Similarly, in November 2013, the then Environment Minister Paul Wheelhouse was asked during a Parliamentary Committee whether estates being ‘set up’ was a legitimate concern for landowners and gamekeepers. Wheelhouse responded that yes, it was a possibility, but that there wasn’t currently any evidence to support such claims, although a new study on trap interference was due to assess the issue. The results of that study showed that the illegal tampering of traps was not as widespread as the gameshooting industry had claimed (see here) and when it had happened, the interference mostly related to trap ‘damage’ (rendering the trap inoperable) as opposed to setting an illegal trap to infer a guilty responsibility on the estate.

There was quite a lot of discussion about what a licensing system might look like, and it was argued by Logan and Duncan that it should be based on the civil burden of proof (much like the policy used for General Licence restrictions) and that this should be a tiered approach, so that a number of incidents would be required before a licensing penalty was applied. David Johnstone was totally opposed to this, saying that the use of the civil burden of proof would be too much of a business risk. There was quite an amusing discussion about this between him and Committee member Mark Ruskell MSP, who argued that if the business was already fully compliant with the law, as David claimed, then the risk should be very low.

All in all, it was a useful evidence session and the ECCLR Committee will be hard pressed to justify not taking things further. The Committee now has to consider the evidence presented and decide on its next move. We may well have to wait until after 8 June to find out what that move might be, because thanks to the forthcoming General Election, no political or sensitive announcements or decisions are permitted during election purdah.

21
Apr
17

Prosecution dropped against gamekeeper in alleged hen harrier shooting

Regular blog readers will know we’ve been tracking the prosecution of Scottish gamekeeper Stanley Gordon, who was alleged to have shot a hen harrier on Cabrach Estate in Morayshire in June 2013.

It took the Crown Office & Procurator Fiscal Service (COPFS) almost three years to charge Mr Gordon, and they just beat the statutory time bar by a few weeks.

The first court hearing took place in May 2016 and there followed a total of nine court hearings in this case. Mr Gordon pleaded not guilty in September 2016 and so a trial date was set for 19 December 2016. This trial date was later dumped and another provisional trial date was set for 15 May 2017.

Today, there was supposed to be a final hearing (intermediate diet) to confirm the trial date. However, we have learned that the case was not called today because the COPFS have dropped all proceedings.

We do not yet know why the case has been abandoned.

There is no chance of anyone else being prosecuted in this case because the case is now time barred.

So in the space of ten days, yet again the COPFS have dropped a long-running prosecution for alleged raptor persecution; they recently dropped a vicarious liability prosecution because, they said, ‘it wasn’t in the public interest to continue‘ (see here).

And just as in the abandoned vicarious liability prosecution, this latest abandonment comes after a protracted period of court hearings, right up to almost the eve of the actual trial date.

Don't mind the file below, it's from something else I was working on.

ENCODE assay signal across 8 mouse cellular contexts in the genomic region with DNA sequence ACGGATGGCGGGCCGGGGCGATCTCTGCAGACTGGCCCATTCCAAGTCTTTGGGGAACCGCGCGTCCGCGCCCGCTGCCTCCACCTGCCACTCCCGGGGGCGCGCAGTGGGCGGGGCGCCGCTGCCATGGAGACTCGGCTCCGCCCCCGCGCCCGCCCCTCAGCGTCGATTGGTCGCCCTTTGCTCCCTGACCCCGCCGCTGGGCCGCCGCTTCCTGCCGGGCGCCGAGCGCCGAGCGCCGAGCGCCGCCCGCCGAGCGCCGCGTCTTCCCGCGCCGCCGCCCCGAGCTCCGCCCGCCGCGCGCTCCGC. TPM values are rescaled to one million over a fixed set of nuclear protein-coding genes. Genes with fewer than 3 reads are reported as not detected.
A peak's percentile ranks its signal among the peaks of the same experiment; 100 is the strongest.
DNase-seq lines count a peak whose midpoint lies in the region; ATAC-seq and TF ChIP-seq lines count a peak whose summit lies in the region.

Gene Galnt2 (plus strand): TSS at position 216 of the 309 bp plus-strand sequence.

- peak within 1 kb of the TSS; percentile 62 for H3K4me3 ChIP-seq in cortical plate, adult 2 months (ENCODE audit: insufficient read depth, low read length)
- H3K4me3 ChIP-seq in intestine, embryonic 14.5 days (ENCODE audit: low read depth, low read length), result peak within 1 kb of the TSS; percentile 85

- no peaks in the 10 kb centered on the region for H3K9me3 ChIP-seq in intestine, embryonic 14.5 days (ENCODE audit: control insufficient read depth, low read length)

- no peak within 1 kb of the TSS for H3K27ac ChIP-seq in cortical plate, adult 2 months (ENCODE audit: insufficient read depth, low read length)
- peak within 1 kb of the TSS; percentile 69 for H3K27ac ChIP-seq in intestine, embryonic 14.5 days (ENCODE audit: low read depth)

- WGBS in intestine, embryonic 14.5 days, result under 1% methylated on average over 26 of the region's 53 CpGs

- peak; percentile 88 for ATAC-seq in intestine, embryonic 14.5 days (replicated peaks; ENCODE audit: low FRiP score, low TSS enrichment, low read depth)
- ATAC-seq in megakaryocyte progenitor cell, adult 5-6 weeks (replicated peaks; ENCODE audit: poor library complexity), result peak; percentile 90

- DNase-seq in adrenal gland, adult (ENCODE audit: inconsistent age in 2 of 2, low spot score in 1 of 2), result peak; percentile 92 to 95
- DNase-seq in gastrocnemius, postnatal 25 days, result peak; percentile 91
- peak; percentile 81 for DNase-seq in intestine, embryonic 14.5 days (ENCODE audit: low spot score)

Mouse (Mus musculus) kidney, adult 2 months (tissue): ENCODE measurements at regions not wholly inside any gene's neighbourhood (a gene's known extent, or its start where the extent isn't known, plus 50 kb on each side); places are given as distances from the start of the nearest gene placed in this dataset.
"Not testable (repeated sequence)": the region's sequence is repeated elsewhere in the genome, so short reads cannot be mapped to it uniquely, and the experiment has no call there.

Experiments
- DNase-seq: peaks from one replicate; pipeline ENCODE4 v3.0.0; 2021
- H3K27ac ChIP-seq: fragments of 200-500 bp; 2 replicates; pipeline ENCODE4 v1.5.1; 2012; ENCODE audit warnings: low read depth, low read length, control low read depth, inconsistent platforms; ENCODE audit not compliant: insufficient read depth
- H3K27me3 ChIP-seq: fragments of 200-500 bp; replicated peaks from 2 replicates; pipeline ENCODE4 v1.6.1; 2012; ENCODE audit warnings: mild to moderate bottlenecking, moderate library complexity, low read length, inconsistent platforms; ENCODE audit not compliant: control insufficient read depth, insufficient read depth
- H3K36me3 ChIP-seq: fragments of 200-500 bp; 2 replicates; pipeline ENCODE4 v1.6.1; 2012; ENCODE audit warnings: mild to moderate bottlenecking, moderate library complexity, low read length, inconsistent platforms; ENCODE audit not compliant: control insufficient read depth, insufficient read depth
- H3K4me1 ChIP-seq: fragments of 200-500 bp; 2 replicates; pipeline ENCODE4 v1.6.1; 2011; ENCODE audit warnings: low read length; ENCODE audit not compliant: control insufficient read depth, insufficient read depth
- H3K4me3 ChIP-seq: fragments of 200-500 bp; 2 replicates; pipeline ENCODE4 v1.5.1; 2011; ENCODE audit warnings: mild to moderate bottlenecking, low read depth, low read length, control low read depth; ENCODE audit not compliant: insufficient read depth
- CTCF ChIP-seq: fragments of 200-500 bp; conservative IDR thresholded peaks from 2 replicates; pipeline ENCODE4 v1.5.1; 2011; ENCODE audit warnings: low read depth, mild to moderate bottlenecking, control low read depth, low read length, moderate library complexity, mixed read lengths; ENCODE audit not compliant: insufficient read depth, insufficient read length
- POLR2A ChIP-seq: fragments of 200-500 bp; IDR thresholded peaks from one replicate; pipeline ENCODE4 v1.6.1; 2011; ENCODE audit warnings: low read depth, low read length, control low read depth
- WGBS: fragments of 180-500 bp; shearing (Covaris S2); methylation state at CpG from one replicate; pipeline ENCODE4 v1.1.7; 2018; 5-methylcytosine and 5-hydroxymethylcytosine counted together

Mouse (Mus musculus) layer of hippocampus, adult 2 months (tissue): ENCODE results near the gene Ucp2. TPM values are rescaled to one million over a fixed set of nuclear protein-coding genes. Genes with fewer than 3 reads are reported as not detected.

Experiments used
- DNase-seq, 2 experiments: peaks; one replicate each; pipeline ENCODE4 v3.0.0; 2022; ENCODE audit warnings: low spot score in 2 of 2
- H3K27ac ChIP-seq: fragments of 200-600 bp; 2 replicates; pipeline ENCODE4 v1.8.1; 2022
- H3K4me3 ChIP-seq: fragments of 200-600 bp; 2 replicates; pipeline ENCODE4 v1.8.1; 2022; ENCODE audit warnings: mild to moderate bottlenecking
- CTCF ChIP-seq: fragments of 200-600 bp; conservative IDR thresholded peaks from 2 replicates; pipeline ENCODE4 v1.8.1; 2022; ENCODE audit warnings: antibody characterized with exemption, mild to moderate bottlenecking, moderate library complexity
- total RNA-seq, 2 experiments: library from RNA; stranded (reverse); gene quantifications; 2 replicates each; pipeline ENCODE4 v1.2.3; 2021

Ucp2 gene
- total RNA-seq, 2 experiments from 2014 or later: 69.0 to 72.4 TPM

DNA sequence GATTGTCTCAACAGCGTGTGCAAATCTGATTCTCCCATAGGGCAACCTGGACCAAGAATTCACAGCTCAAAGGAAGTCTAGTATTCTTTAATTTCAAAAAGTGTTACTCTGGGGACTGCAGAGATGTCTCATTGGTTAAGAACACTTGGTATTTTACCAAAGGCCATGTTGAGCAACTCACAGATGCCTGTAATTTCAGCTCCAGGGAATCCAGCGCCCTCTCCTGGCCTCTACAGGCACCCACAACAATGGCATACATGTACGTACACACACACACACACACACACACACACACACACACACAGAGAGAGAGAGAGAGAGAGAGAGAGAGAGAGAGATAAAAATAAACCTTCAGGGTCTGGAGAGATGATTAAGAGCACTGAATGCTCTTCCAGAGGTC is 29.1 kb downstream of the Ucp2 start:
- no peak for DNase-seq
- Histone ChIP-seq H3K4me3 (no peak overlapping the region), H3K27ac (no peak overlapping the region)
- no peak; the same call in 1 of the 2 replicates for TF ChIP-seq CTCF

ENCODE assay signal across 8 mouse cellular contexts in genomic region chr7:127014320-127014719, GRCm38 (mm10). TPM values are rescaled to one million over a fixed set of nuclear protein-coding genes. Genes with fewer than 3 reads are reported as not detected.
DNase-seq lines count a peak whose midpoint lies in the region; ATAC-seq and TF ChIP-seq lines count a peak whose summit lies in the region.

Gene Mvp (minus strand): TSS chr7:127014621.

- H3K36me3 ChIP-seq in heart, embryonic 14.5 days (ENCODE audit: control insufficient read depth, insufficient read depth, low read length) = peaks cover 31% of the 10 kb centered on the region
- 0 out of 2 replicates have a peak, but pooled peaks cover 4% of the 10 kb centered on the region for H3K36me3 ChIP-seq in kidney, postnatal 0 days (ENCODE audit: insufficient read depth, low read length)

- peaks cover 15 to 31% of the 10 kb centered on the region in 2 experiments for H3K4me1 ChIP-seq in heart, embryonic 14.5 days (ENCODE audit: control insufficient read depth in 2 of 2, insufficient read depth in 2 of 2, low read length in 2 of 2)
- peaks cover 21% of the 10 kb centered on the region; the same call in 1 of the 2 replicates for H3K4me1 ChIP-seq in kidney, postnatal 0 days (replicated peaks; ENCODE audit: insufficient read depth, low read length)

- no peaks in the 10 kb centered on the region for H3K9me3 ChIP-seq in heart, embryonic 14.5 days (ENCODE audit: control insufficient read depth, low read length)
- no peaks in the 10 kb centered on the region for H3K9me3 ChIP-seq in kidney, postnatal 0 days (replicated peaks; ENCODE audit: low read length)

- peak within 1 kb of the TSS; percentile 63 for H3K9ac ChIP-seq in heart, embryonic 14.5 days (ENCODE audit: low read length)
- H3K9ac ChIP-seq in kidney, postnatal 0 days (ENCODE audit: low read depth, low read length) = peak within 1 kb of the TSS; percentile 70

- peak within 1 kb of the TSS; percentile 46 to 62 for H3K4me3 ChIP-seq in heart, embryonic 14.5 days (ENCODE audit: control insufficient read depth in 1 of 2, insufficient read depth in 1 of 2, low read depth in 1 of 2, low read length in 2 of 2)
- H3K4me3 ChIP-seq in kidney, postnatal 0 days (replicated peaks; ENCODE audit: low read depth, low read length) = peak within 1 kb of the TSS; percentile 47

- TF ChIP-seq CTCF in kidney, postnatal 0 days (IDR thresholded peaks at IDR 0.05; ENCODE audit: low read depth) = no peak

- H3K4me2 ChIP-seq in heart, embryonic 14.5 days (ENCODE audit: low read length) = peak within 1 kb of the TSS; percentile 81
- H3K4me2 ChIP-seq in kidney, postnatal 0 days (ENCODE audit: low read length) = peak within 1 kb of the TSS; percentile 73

Efforts will be made next week to try and find out why the COPFS dropped proceedings, but, as before, we don’t expect much detail to be revealed because public accountability appears to be limited.

It’s worth remembering at this point that hen harrier persecution is listed as a National Wildlife Crime Priority.

We will have more to say about this case in due course.

19
Apr
17

Crowdfunder to help Andy Wightman fight defamation case

Andy Wightman has launched a crowdfunding appeal to help support his fight against a defamation case being brought against him by Wildcat Haven Enterprises CIC. The pursuer is also seeking an astonishing £750,000 in damages and if successful, would render Andy bankrupt which would result in him being ineligible to continue to serve as an MSP.

We’ve known Andy for several years, before he was elected as an MSP for the Scottish Green Party. He’s been a long-time and vocal supporter of this blog and we’re proud to count him as both a professional colleague and as a friend. His earlier work such as this, this and this sets the framework within which illegal raptor persecution takes place in Scotland and goes some way to help us understand why it is still so prevalent.

We’ve blogged about Andy before, a year before he became an MSP, and our opinion of him has only strengthened since he became a politician. We don’t just admire him, we’re in awe of him.

Here’s what we wrote earlier:

Andy Wightman is a class act. He’s an agitator, a truth-seeker and a fearless revolutionist, but achieves this with a charm and courteousness not often associated with anarchists. Combine that with his capacity for meticulous research and analysis and the result is devastating‘.

This charge of alleged defamation came as a shock to many. Andy is not someone who routinely slurs or makes defamatory commentary like a certain tabloid columnist; he is an honourable, thoughtful, principled man who has integrity and decency in spades. It’s not overly melodramatic to argue that if he loses this case, and loses his position in the Scottish Parliament, it will be a travesty of justice and we’ll all be the ones who lose.

If you’d like to support Andy’s crowdfunding appeal, please click HERE where you’ll also find some background to this case and a few words from Andy about how the funds will be used.

Thanks.